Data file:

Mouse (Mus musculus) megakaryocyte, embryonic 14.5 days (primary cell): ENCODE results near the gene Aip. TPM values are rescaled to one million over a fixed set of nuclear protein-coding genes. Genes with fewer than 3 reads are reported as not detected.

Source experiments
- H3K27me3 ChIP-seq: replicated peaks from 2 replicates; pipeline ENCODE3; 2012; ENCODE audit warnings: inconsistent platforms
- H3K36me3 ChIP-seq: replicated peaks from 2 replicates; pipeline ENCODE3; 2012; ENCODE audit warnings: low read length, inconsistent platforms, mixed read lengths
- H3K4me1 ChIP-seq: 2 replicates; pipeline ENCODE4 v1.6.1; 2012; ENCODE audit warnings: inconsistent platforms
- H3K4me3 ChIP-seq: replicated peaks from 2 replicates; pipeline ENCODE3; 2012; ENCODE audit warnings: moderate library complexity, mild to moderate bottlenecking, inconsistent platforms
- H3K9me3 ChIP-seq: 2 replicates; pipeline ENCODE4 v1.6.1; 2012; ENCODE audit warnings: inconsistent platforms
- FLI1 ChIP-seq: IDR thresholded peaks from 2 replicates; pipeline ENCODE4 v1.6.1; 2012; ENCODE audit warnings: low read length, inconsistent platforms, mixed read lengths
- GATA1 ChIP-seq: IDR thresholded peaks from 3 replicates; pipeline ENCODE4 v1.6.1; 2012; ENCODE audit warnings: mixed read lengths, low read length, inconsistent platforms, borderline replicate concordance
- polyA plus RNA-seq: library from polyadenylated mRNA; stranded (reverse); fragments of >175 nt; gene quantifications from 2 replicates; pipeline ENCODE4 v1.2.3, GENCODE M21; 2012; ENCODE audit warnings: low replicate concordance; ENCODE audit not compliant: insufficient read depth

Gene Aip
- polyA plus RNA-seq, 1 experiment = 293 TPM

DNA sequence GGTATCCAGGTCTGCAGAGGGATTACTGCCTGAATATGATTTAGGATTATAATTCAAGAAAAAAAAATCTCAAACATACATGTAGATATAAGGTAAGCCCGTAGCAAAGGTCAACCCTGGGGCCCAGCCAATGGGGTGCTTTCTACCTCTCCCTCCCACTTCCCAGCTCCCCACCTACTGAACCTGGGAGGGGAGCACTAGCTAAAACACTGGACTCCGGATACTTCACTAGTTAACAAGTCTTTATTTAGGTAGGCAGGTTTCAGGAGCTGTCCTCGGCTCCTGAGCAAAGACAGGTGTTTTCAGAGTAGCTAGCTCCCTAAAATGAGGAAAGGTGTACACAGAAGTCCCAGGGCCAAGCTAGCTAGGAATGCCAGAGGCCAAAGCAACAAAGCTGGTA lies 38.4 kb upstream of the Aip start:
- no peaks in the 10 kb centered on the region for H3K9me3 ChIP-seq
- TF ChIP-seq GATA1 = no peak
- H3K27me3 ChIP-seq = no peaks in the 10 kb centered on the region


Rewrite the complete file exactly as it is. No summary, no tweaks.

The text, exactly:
Mouse (Mus musculus) megakaryocyte, embryonic 14.5 days (primary cell): ENCODE results near the gene Aip. TPM values are rescaled to one million over a fixed set of nuclear protein-coding genes. Genes with fewer than 3 reads are reported as not detected.

Source experiments
- H3K27me3 ChIP-seq: replicated peaks from 2 replicates; pipeline ENCODE3; 2012; ENCODE audit warnings: inconsistent platforms
- H3K36me3 ChIP-seq: replicated peaks from 2 replicates; pipeline ENCODE3; 2012; ENCODE audit warnings: low read length, inconsistent platforms, mixed read lengths
- H3K4me1 ChIP-seq: 2 replicates; pipeline ENCODE4 v1.6.1; 2012; ENCODE audit warnings: inconsistent platforms
- H3K4me3 ChIP-seq: replicated peaks from 2 replicates; pipeline ENCODE3; 2012; ENCODE audit warnings: moderate library complexity, mild to moderate bottlenecking, inconsistent platforms
- H3K9me3 ChIP-seq: 2 replicates; pipeline ENCODE4 v1.6.1; 2012; ENCODE audit warnings: inconsistent platforms
- FLI1 ChIP-seq: IDR thresholded peaks from 2 replicates; pipeline ENCODE4 v1.6.1; 2012; ENCODE audit warnings: low read length, inconsistent platforms, mixed read lengths
- GATA1 ChIP-seq: IDR thresholded peaks from 3 replicates; pipeline ENCODE4 v1.6.1; 2012; ENCODE audit warnings: mixed read lengths, low read length, inconsistent platforms, borderline replicate concordance
- polyA plus RNA-seq: library from polyadenylated mRNA; stranded (reverse); fragments of >175 nt; gene quantifications from 2 replicates; pipeline ENCODE4 v1.2.3, GENCODE M21; 2012; ENCODE audit warnings: low replicate concordance; ENCODE audit not compliant: insufficient read depth

Gene Aip
- polyA plus RNA-seq, 1 experiment = 293 TPM

DNA sequence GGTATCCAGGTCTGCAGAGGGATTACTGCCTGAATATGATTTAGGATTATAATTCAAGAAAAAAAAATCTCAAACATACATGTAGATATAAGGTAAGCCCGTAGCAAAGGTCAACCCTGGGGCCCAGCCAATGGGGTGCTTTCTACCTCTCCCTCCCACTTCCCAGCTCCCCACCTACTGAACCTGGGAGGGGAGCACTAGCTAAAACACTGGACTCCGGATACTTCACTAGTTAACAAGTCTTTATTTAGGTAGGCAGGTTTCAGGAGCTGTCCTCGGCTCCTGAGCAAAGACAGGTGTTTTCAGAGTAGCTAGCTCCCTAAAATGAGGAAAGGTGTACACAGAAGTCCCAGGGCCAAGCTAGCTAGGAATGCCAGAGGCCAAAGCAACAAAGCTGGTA lies 38.4 kb upstream of the Aip start:
- no peaks in the 10 kb centered on the region for H3K9me3 ChIP-seq
- TF ChIP-seq GATA1 = no peak
- H3K27me3 ChIP-seq = no peaks in the 10 kb centered on the region